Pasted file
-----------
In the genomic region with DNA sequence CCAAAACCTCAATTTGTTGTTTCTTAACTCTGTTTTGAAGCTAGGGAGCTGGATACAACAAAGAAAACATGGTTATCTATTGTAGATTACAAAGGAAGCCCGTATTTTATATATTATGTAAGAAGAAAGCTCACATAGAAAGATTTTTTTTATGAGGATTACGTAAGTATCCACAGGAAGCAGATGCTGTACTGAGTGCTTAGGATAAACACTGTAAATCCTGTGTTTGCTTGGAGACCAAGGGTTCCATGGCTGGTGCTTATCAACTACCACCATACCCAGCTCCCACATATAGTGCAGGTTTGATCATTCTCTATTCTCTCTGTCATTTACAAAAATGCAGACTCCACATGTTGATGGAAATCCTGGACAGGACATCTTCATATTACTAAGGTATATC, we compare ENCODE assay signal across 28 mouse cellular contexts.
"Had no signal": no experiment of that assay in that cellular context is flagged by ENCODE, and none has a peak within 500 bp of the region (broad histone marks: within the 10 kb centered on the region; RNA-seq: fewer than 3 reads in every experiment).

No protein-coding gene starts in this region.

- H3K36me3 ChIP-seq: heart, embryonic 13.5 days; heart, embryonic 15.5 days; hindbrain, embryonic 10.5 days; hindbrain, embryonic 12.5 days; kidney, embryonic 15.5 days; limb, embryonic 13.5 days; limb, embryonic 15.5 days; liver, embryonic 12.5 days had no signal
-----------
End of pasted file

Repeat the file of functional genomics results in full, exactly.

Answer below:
In the genomic region with DNA sequence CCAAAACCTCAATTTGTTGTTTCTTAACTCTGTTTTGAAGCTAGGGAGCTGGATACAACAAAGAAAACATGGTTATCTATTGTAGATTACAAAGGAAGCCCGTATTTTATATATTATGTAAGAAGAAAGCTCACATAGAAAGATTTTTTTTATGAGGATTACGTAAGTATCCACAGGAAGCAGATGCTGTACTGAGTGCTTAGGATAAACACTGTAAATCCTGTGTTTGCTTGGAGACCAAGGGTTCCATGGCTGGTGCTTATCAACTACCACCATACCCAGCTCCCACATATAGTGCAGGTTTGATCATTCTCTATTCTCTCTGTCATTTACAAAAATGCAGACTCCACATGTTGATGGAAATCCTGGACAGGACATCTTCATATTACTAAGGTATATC, we compare ENCODE assay signal across 28 mouse cellular contexts.
"Had no signal": no experiment of that assay in that cellular context is flagged by ENCODE, and none has a peak within 500 bp of the region (broad histone marks: within the 10 kb centered on the region; RNA-seq: fewer than 3 reads in every experiment).

No protein-coding gene starts in this region.

- H3K36me3 ChIP-seq: heart, embryonic 13.5 days; heart, embryonic 15.5 days; hindbrain, embryonic 10.5 days; hindbrain, embryonic 12.5 days; kidney, embryonic 15.5 days; limb, embryonic 13.5 days; limb, embryonic 15.5 days; liver, embryonic 12.5 days had no signal